Malware-spiked adverts hit Star Tribune website

Filed Under: Malware

Star Tribune
The Star Tribune, the largest newspaper in the state of Minnesota, has confirmed that visitors to its website (www.startribune.com) were hit by malicious adverts earlier this week.

The "malvertising" attack, which began on Sunday, spurred the newspaper into disabling all online advertising on Monday afternoon while it investigated the infection, after users began reporting seeing fake anti-virus alerts as they read their daily fix of news.

Star Tribune story about malicious adverts on its website

According to the newspaper, scared users were told that their computers had a security problem and urged to cough up some cash for a "fix" from the internet.

Regular readers of the Clu-blog will recall that last September the New York Times was hit by a similar case of malvertising, and in the past a wide variety of media outlets (such as the Gizmodo, ITV and RadioTimes) have also fallen foul of poisoned adverts serving up malware and fake anti-virus alerts.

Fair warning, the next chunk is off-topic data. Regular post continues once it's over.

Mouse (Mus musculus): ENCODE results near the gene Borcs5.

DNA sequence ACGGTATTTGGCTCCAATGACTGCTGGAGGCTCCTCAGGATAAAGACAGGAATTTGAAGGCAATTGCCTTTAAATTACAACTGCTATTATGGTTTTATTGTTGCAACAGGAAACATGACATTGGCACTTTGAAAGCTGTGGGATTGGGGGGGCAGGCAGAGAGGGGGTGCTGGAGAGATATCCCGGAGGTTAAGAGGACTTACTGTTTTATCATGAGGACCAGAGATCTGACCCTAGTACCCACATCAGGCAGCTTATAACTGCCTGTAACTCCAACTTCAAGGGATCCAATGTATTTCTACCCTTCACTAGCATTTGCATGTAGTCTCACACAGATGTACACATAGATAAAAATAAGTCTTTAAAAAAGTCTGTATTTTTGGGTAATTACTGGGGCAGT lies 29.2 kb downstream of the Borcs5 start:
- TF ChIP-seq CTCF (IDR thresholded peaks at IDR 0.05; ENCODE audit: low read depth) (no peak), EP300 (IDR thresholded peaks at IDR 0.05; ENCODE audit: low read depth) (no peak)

As discussed in Sophos's recent Security Threat Report, scareware has become one of the biggest revenue-generators for cybercriminals in the last 12 months, and we're seeing more attacks all the time either planting malicious scareware on compromised websites, posing as legitimate security companies, or explotiing hot internet search topics such as celebrity deaths.

Regrettably, the Star Tribune hasn't published details of the precise malware which was being distributed by the third-party adverts - but all computer users who could have been affected would be wise to ensure that their anti-virus protection is updated, and that their browsers and other vulnerable software is properly patched.

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About the author

Graham Cluley is an award-winning security blogger, and veteran of the anti-virus industry having worked for a number of security companies since the early 1990s. Now an independent security analyst, he regularly makes media appearances and gives computer security presentations. Send Graham an email, subscribe to his updates on Facebook, follow him on Twitter and App.net, and circle him on Google Plus for regular updates.